What they discovered was the first observational evidence to support Lemaitre’s and Friedmann’s theory that the universe is not static but is expanding.  Hubble plotted the distance of dozens of galaxies against their speed and discovered a linear relation.  In other words, if a galaxy was twice as far from earth as another, the first was moving twice as fast.  Instead of traveling at random speeds and in random directions, virtually all galaxies were traveling at speeds proportional to their distance and moving away from the Milky Way.

By running the movie in reverse, so to speak, Hubble showed that last year all galaxies were closer to us than now, a hundred years ago they were closer still.  Moreover, and this was the incredible part, since the velocity was in proportion to the distance, the more distant galaxies would arrive at the beginning point at the same time as the nearer ones.  A galaxy three times as far away moved three times as fast, so, assuming that the relative speeds were constant, there was a time in the distant past when all galaxies were gathered together in one region of the universe.

Hubble’s findings weren’t conclusive proof of the Big Bang (it still had not been so named) and Einstein and others still favored a steady state view of the universe.  But it did give ammunition to the expanding universe proponents and put the burden on the steady-staters to reconcile their view with this indisputable evidence of galactic movement.

Hubble’s discovery gave rise to what is known as Hubble’s Law.  This isn’t an exact law like gravity but is more of a rule of thumb.  What it does is allow the distance of a galaxy to be calculated by knowing its speed, or its speed to be calculated if the distance is known.  The most profound implication of Hubble’s Law is that the age of the universe can be calculated.  Using Hubble’s Law and the speed of various galaxies led to a conclusion that the universe is 1.8 billion years old.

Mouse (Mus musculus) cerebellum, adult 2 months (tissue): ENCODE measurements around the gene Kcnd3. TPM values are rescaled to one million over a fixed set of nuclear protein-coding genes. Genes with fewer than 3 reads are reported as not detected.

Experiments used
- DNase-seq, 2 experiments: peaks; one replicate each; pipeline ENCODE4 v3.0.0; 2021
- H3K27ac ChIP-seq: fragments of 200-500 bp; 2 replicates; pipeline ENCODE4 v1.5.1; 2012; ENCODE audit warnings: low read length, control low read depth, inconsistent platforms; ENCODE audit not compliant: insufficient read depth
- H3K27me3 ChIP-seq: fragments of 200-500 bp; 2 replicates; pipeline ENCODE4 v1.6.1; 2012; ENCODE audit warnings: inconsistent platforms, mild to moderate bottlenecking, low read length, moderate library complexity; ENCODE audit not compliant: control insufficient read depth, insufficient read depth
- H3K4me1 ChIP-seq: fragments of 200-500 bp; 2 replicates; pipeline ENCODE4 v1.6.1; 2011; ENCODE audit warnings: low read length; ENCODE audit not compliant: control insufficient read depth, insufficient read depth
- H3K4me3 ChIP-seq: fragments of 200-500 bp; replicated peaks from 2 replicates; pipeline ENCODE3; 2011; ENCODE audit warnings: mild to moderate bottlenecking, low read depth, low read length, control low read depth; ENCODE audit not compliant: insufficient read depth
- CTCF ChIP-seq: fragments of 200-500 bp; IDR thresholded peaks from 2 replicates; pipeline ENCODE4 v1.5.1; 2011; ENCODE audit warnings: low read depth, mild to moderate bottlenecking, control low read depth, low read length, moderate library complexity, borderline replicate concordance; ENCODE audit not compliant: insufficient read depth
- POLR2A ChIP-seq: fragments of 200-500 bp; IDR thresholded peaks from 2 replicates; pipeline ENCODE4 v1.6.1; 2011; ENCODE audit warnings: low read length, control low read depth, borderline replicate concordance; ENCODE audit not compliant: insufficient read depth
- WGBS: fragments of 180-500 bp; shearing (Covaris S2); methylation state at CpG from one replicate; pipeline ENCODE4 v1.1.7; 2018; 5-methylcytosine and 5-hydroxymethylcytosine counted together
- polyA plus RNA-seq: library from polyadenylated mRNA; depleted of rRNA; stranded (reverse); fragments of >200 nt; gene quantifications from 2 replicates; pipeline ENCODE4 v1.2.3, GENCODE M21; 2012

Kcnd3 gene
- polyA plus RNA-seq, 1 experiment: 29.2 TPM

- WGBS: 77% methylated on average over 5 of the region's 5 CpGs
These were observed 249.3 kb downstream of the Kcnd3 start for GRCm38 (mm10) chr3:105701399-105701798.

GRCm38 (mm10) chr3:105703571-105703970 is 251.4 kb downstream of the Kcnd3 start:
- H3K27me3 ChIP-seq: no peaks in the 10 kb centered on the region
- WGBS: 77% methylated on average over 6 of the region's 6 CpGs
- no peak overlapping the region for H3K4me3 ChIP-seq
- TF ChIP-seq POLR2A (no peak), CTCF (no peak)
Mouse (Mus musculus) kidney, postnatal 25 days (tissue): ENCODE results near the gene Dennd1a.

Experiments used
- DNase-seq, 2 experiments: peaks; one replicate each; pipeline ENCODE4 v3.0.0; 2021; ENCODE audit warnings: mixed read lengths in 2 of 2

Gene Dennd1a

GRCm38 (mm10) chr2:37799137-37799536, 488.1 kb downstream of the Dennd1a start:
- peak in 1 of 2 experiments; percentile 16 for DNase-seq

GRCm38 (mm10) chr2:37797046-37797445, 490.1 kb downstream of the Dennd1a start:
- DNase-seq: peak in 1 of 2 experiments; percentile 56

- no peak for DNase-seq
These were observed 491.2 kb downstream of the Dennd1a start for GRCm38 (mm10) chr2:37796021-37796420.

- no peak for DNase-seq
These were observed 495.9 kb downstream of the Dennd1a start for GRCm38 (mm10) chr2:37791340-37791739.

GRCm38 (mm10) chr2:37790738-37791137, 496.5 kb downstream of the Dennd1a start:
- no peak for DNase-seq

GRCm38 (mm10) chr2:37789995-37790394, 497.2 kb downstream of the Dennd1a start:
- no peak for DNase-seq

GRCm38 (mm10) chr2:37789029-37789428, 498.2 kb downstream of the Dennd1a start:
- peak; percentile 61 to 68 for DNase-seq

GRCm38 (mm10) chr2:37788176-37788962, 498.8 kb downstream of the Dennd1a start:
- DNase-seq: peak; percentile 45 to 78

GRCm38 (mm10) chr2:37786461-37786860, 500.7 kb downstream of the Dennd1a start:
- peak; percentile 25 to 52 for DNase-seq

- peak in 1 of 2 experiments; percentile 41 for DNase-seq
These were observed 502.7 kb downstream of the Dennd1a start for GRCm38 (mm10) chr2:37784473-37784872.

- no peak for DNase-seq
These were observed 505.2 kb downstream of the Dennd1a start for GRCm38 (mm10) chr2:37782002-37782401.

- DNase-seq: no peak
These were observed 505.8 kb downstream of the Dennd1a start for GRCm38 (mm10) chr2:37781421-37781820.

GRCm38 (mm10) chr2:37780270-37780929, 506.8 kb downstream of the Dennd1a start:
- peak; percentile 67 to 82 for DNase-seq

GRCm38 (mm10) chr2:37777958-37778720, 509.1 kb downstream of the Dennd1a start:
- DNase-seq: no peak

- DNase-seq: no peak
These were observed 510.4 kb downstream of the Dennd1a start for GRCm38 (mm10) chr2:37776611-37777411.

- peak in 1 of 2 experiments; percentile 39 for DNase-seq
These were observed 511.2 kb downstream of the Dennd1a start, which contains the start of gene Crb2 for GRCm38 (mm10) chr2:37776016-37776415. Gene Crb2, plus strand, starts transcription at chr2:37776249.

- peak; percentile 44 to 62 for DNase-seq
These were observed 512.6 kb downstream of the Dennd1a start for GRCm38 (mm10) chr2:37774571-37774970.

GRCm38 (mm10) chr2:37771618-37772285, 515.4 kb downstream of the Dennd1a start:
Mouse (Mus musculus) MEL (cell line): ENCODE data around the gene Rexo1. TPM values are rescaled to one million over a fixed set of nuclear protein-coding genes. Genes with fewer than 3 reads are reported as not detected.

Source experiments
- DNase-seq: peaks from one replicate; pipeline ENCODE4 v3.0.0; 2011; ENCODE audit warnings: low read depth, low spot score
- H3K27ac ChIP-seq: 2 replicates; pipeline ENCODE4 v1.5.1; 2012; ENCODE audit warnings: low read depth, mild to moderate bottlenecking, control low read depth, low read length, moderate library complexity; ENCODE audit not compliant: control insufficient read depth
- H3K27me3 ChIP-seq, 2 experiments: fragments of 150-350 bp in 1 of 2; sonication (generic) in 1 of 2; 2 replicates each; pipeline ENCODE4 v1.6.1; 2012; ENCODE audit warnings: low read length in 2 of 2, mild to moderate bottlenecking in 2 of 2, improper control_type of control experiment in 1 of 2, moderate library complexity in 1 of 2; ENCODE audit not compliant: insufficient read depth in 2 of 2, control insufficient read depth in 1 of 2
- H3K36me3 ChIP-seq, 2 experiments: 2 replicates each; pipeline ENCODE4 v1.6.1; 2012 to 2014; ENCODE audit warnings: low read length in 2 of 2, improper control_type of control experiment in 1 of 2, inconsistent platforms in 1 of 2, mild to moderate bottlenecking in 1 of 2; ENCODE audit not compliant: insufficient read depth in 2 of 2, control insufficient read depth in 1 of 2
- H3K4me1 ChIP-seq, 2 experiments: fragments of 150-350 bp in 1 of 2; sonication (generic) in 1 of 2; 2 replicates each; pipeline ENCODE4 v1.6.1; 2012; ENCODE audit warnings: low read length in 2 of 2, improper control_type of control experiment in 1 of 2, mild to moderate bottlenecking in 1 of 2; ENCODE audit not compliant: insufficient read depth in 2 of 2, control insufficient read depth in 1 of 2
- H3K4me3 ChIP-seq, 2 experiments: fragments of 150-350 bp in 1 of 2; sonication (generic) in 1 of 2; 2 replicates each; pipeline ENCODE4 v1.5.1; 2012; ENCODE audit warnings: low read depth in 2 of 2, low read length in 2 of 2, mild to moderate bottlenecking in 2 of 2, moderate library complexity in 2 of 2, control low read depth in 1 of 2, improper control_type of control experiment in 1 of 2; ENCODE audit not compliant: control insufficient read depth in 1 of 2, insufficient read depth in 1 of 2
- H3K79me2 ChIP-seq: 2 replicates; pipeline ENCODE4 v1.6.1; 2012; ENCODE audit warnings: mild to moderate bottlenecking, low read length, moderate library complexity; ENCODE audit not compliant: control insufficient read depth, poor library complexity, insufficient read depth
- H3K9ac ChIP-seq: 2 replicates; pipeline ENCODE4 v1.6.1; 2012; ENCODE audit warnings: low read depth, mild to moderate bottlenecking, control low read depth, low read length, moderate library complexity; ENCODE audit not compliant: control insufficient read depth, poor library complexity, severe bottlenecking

The only problem with this age is that geologists have calculated the age of the Earth at around 4 billion years.  How can the Earth be older than the universe that contains it?  While Hubble’s discovery gave credence to a time of beginning or creation of the universe, it posed internal inconsistencies.

Nevertheless, Hubble had a showman’s sense of when to leave the stage.  Rather than stay around after his prime, he stepped down at the top of his game.  He did not get involved in the next Great Debate

over the steady-state vs. expanding universe.  He luxuriated in his celebrity status as the man who had expanded the universe from the Milky Way to a perhaps infinite number of galaxies, who had shown that all these galaxies are racing away from us and who, though he might not acknowledge it himself, had nurtured the seed of the notion that the universe began at a finite time in the past, thus giving some objective evidence that Genesis’ statement “let there be light” is more than just a poetic description.

Lemaitre Sheds Light and Creates Conflict

Georges Lemaitre was born in 1894.  He began studying engineering but, like Friedmann, his studies were interrupted by World War I.  In the trenches he observed first-hand the effects of German mustard gas and won the Croix de Guerre.  After the war he returned to his studies but switched to theoretical physics.  He also enrolled in the seminary and was ordained a priest in 1923.  For the remainder of his life he pursued two careers, physics and the priesthood, saying “There were two ways of arriving at the truth.  I decided to follow them both.”